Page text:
Note: between age, interests, and sedentary lifestyle at the desktop, your BackChannels editor is tiring and has two choice regarding loose scholarship: read less and slowly with pen, foolscap, and note cards at hand; continue remembering generally; or move off to a different kind of writing. As regards Pipes, he’s masterful with analysis, complexity, and detail, and he will take the reader into the locking mechanisms between political exigency, political evolution in language, and the projection of political power.
For the purposes of this blog, the editor believe Moscow has deeply narcissistic issues supporting “absolute power” and all of the horror rightly associated with the demonstration of the complete absence of conscience in relation to the suffering of others.
On a more near historic note, author Anna Funder relays the testimony of a former Stasi prisoner arrested first for seditious leafleting and then again — having been motivated by the former imprisonment — for having attempted a crossing into then West Germany. The form of torture during the second stay was sleep deprivation. Here’s how that went down:
On the eleventh night, Miriam gave them what they wanted. ‘I thought, “You people want an underground escape organisation?” Well, I’ll give you one then.”
Fleischer had won.
‘There,’ he said, ‘that wasn’t so bad now, was it? Why didn’t you tell us earlier and save yourself all this trouble?’ They let her sleep for a fortnight, and gave her one book each week. She read it in a day, then started memorising the pages, walking up and down in the cell with the book to her chest.
‘In retrospect it’s funny,’ Miriam says, ‘but at the time it was pure, unalloyed frustration. I cooked them up a story I would not have believed myself, even then. It was utterly absurd.”
‘Miriam’ was on the far side of sixteen at the time she “cooked them up a story” in exchange for a little sleep.
One nasty morning Comrade Stalin discovered that his favorite pipe was missing. Naturally, he called in his henchman, Lavrenti Beria, and instructed him to find the pipe. A few hours later, Stalin found it in his desk and called off the search. “But, Comrade Stalin,” stammered Beria, “five suspects have already confessed to stealing it.”
This joke, whispered among those who trusted each other when I was a kid in Moscow in the 1950s, is perhaps the best contribution I can make to the current argument in Washington about legislation banning torture and inhumane treatment of suspected terrorists captured abroad. Now that President Bush has made a public show of endorsing Sen. John McCain’s amendment, it would seem that the debate is ending. But that the debate occurred at all, and that prominent figures are willing to entertain the idea, is perplexing and alarming to me. I have seen what happens to a society that becomes enamored of such methods in its quest for greater security; it takes more than words and political compromise to beat back the impulse.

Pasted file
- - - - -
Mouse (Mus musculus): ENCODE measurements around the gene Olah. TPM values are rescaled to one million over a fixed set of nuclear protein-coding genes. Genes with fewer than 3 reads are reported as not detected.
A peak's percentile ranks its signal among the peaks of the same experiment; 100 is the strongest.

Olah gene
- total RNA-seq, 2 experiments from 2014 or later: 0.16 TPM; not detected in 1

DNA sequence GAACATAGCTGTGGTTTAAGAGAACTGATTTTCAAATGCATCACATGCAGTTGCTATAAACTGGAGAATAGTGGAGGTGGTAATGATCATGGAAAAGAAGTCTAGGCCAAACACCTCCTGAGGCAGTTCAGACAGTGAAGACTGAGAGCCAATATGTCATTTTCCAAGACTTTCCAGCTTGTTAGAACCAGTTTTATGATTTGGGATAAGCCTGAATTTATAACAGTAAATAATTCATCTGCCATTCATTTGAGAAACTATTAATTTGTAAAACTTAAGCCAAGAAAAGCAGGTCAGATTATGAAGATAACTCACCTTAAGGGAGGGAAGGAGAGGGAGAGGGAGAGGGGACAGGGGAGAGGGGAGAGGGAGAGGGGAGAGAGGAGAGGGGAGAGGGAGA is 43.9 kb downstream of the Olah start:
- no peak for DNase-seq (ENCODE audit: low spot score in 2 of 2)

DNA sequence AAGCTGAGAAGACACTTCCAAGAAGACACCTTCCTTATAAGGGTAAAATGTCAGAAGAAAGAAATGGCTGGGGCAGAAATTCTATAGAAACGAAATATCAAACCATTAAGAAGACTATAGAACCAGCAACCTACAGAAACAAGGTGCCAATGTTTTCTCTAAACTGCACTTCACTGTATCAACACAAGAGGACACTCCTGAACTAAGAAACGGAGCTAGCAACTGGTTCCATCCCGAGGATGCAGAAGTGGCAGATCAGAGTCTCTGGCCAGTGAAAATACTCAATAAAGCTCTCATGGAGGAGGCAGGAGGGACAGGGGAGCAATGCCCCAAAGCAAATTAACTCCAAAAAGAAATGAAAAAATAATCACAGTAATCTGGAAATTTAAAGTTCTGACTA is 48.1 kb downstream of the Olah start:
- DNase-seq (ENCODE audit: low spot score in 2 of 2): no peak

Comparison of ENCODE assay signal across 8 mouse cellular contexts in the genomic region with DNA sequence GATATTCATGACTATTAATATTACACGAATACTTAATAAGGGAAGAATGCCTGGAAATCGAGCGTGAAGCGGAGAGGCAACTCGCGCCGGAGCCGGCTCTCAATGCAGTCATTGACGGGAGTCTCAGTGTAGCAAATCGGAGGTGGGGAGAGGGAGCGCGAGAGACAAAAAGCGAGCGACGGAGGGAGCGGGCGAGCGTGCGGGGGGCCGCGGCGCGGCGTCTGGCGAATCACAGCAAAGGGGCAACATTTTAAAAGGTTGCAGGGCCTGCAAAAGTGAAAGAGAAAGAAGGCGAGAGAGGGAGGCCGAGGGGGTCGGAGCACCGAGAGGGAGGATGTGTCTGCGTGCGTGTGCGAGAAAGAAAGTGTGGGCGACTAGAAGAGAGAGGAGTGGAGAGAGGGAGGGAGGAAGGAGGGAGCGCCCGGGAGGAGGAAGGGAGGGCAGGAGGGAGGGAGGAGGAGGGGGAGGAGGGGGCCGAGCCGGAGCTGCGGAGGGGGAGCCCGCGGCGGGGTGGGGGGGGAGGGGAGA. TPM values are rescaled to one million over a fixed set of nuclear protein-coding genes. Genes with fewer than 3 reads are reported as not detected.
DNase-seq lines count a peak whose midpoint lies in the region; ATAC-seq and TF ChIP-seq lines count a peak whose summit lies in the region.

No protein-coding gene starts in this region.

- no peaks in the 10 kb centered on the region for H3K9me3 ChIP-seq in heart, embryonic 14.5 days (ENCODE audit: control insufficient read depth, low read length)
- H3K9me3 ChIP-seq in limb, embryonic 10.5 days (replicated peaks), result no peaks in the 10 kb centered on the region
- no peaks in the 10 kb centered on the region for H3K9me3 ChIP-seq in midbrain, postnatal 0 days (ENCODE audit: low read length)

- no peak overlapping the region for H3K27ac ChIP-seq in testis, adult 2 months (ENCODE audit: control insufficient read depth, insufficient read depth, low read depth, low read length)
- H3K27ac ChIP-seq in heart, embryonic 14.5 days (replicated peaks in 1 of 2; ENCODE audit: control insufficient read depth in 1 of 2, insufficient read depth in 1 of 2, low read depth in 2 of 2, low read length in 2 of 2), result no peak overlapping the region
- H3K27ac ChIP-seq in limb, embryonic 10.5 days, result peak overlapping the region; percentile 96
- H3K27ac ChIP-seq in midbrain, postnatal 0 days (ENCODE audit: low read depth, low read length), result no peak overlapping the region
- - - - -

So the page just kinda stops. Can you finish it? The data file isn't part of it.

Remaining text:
Through torture, it would seem the torturer learns most of all about himself, if he learns anything, and when it’s over, he may be treated to the sight of himself in media as ever deranged, infantile, sadistic, and tyrannical.
The recent Russian rejection of an American initiative at the UN Security Council for the world community to express solidarity with the Iranian protesters in the face of the Islamist regime’s brutalities did not come as a surprise. In fact, given the history of Russia’s imperialistic behavior towards Iran, the rejection came as a natural move on the part of Putin. In this article I am going to make a survey of Russian imperialism in Iran and indicate what America can do to neutralize that threat and consequently bring Iran back to the West.
One more excerpt as a teaser to this reading highly recommended:
The Tudeh’s professed goal, according to Abrahamian (Iran Between Two Revolutions, 1982), was to “adapt Marxism to the local environment” so that in the end a Soviet-style Communist revolution can be brought about in Iran. In other words, as Iran was mostly a Shiite Muslim community, the Tudeh would use Shiite religious jargon and lore in order to attract the attention of the masses. This ploy would later play into the hands of the revolutionary Islamists who took over in 1979.